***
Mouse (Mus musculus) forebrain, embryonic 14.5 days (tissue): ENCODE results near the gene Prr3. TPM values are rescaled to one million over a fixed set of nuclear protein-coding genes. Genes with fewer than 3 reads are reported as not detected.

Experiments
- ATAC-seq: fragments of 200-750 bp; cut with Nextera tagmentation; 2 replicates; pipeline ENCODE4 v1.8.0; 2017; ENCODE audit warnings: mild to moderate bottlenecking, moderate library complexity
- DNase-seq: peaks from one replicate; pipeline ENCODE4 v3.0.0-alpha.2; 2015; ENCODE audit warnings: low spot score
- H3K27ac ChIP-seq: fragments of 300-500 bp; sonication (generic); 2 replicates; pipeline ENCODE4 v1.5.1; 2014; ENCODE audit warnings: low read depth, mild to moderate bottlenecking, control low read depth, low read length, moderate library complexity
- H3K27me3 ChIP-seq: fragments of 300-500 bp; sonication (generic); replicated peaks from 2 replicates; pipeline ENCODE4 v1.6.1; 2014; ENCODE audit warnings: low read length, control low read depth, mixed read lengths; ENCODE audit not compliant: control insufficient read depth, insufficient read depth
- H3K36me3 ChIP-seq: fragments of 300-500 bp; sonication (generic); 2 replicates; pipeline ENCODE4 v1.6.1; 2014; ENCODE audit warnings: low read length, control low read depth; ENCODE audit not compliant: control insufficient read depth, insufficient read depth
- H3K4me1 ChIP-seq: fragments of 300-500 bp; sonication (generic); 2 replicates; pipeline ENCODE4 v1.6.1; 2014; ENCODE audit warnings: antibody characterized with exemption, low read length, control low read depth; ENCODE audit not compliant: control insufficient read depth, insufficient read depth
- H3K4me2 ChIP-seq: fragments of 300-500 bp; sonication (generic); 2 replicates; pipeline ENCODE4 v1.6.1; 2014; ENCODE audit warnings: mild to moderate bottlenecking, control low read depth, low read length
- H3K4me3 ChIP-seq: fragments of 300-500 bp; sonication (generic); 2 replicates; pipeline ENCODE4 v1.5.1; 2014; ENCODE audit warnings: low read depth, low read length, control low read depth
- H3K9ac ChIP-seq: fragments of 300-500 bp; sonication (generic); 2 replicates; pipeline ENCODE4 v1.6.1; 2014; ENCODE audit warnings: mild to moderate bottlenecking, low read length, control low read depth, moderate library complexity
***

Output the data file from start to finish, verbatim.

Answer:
Mouse (Mus musculus) forebrain, embryonic 14.5 days (tissue): ENCODE results near the gene Prr3. TPM values are rescaled to one million over a fixed set of nuclear protein-coding genes. Genes with fewer than 3 reads are reported as not detected.

Experiments
- ATAC-seq: fragments of 200-750 bp; cut with Nextera tagmentation; 2 replicates; pipeline ENCODE4 v1.8.0; 2017; ENCODE audit warnings: mild to moderate bottlenecking, moderate library complexity
- DNase-seq: peaks from one replicate; pipeline ENCODE4 v3.0.0-alpha.2; 2015; ENCODE audit warnings: low spot score
- H3K27ac ChIP-seq: fragments of 300-500 bp; sonication (generic); 2 replicates; pipeline ENCODE4 v1.5.1; 2014; ENCODE audit warnings: low read depth, mild to moderate bottlenecking, control low read depth, low read length, moderate library complexity
- H3K27me3 ChIP-seq: fragments of 300-500 bp; sonication (generic); replicated peaks from 2 replicates; pipeline ENCODE4 v1.6.1; 2014; ENCODE audit warnings: low read length, control low read depth, mixed read lengths; ENCODE audit not compliant: control insufficient read depth, insufficient read depth
- H3K36me3 ChIP-seq: fragments of 300-500 bp; sonication (generic); 2 replicates; pipeline ENCODE4 v1.6.1; 2014; ENCODE audit warnings: low read length, control low read depth; ENCODE audit not compliant: control insufficient read depth, insufficient read depth
- H3K4me1 ChIP-seq: fragments of 300-500 bp; sonication (generic); 2 replicates; pipeline ENCODE4 v1.6.1; 2014; ENCODE audit warnings: antibody characterized with exemption, low read length, control low read depth; ENCODE audit not compliant: control insufficient read depth, insufficient read depth
- H3K4me2 ChIP-seq: fragments of 300-500 bp; sonication (generic); 2 replicates; pipeline ENCODE4 v1.6.1; 2014; ENCODE audit warnings: mild to moderate bottlenecking, control low read depth, low read length
- H3K4me3 ChIP-seq: fragments of 300-500 bp; sonication (generic); 2 replicates; pipeline ENCODE4 v1.5.1; 2014; ENCODE audit warnings: low read depth, low read length, control low read depth
- H3K9ac ChIP-seq: fragments of 300-500 bp; sonication (generic); 2 replicates; pipeline ENCODE4 v1.6.1; 2014; ENCODE audit warnings: mild to moderate bottlenecking, low read length, control low read depth, moderate library complexity